Security and risk management leaders, including CISOs and privacy professionals, must recognize maturing privacy regulations to ensure a privacy-friendly operation.
Privacy is a business-critical discipline for many organizations, enforced by multiple regulations. Most recently, the European Union’s General Data Protection Regulation (GDPR) has driven a global movement of maturing privacy and data protection laws with stricter requirements.
“Privacy requirements dramatically impact an organization’s strategy, purpose and methods for processing personal data”
“Multiple countries are implementing regulations inspired by the GDPR principles, a movement that is likely to continue into the foreseeable future,” says Bart Willemsen, Senior Director Analyst, Gartner. “These privacy requirements dramatically impact an organization’s strategy, purpose and methods for processing personal data. Furthermore, breaches of these requirements carry financial, reputational and regulatory implications.”
Security and risk management leaders must take note of the following Gartner 2019 predictions for privacy to ensure transparency and customer assurance.
By 2020, the backup and archiving of personal data will represent the largest area of privacy risk for 70% of organizations, up from 10% in 2018
Today, organizations hold backups of large volumes of personal data that is both sensitive and vulnerable with no clear intentions of using it. Because the sensitivity is a constant characteristic and the vulnerability is arguably equivalent, the volume dictates the level of risk, and represents the largest area of privacy risk today. Additionally, privacy regulations have introduced penalties and stiff fines for violations, making the risk of holding unused personal data potentially very expensive.
Over the next two years, organizations that don’t revise data retention policies to reduce the overall data held, and by extension the data that is backed up, will face a huge sanction risk for noncompliance as well as the impacts associated with an eventual data breach. GDPR, for example, introduced regulatory fines of up to 4% of annual global turnover or €20 million, whichever is greater, for noncompliance.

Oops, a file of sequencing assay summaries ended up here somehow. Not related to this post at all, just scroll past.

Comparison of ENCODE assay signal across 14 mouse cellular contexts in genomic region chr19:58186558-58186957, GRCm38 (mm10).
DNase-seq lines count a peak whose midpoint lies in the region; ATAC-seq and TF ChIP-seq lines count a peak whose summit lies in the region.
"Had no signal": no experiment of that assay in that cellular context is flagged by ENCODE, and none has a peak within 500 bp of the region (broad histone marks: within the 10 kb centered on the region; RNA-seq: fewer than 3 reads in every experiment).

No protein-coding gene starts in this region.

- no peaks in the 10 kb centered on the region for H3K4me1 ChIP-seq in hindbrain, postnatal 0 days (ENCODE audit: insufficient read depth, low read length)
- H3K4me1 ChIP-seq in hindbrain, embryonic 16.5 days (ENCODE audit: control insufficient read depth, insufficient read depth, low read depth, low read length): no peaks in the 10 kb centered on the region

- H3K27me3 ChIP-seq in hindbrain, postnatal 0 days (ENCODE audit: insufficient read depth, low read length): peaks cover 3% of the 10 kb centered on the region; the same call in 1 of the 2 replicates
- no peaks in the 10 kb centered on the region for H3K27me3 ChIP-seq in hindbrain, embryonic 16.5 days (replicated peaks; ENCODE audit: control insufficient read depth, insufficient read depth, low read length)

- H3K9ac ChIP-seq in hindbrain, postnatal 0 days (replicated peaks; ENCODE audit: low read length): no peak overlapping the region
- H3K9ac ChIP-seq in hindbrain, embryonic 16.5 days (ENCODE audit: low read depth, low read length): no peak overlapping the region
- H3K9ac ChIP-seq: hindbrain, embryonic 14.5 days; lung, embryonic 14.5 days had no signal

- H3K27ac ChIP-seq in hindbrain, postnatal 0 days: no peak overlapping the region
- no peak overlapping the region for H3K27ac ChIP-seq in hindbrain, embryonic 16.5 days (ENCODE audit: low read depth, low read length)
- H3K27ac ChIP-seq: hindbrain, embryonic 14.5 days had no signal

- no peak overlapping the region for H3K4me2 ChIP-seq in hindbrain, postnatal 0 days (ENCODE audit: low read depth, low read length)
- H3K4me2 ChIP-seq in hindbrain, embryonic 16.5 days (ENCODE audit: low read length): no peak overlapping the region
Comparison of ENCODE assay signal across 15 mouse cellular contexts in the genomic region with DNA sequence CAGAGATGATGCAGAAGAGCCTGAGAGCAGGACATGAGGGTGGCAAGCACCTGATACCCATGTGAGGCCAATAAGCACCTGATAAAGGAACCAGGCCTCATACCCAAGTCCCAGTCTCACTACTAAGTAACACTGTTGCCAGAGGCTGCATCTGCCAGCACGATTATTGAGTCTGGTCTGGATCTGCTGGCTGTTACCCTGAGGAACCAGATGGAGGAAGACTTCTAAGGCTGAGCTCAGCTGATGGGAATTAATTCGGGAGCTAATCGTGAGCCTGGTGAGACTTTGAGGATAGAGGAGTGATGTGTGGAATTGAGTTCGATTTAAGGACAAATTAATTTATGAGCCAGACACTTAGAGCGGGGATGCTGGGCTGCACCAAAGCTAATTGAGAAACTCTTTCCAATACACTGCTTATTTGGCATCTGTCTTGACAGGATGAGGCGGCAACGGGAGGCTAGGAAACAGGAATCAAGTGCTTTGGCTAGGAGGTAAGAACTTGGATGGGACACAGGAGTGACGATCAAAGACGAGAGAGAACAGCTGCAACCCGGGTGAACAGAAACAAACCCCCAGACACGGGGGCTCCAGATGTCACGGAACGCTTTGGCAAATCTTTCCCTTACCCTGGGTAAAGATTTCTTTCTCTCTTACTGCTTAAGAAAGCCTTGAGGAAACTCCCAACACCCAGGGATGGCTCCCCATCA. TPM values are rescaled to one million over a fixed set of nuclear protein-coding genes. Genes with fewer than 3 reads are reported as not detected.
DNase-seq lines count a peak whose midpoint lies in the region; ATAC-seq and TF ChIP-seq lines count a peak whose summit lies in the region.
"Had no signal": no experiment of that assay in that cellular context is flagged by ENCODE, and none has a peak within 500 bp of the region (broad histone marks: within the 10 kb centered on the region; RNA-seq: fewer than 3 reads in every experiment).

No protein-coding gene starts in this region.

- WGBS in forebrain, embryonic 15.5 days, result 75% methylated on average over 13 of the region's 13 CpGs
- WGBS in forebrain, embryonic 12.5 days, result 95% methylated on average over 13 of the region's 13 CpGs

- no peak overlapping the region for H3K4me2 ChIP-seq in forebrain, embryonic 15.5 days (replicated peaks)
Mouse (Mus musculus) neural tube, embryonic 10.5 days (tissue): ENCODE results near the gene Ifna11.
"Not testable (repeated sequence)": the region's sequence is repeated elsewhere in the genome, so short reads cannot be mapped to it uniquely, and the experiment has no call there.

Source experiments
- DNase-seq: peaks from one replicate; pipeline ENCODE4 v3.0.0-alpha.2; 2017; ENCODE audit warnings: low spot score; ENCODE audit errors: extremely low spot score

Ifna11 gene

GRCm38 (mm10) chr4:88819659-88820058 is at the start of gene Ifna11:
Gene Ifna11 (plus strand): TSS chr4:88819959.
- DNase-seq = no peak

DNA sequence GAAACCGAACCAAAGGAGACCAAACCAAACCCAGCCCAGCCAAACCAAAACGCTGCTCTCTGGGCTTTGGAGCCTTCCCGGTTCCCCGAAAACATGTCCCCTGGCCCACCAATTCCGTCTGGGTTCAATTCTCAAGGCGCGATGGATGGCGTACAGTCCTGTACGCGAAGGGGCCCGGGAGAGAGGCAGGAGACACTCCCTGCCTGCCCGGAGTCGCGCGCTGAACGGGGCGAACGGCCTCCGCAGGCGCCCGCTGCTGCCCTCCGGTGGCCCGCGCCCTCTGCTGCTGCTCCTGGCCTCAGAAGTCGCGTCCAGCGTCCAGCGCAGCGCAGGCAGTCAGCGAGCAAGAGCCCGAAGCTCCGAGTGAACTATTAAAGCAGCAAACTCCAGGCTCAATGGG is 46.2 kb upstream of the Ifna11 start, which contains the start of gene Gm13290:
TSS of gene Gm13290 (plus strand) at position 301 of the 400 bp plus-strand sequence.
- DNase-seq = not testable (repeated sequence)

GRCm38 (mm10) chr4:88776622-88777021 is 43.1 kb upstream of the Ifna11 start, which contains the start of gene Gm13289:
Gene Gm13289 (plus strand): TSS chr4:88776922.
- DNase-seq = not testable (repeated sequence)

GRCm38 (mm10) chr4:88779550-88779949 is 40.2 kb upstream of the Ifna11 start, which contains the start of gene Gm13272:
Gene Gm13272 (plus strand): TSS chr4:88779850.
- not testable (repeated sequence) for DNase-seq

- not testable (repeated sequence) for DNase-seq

By 2022, 75% of public blockchains will suffer “privacy poisoning” — inserted personal data that renders the blockchain noncompliant with privacy laws
Blockchain is a promising technology; however, businesses looking to implement blockchain technology must determine whether the data being used is subject to any privacy laws. For example, public blockchains need an immutable data structure, meaning once data is recorded, it cannot easily be modified or deleted. Privacy rights granted to individuals include the option for customers to invoke the “right to be forgotten.” In many such cases, personal data processed about them must be deleted.
This raises immediate concerns, as entries in a public blockchain poisoned with personal data can’t be replaced, anonymized or structurally deleted. Therefore, businesses are unable to meet the need to keep records with their obligations to comply with privacy laws. Organizations that implement blockchain systems without managing privacy issues by design will run the risk of storing personal data that can’t be deleted without compromising chain integrity.
By 2023, over 25% of GDPR-driven proof-of-consent implementations will involve blockchain technology, up from less than 2% in 2018
Although GDPR guidelines have been in effect since 25 May 2018, organizations are at different levels of compliance. The pressure to fully comply is increasing, driving organizations in or doing business with the EU to further evaluate their data collection processes. However, most are struggling with integration costs and technologies that can help speed up compliance.
“The application of blockchain to consent management is an emerging scenario at an early stage of experimentation,” says Willemsen. “Various organizations have started exploring the use of blockchain for consent management because the potential immutability and tracking of orthodox blockchains could provide the necessary tracking and auditing required to comply with data protection and privacy legislation.”
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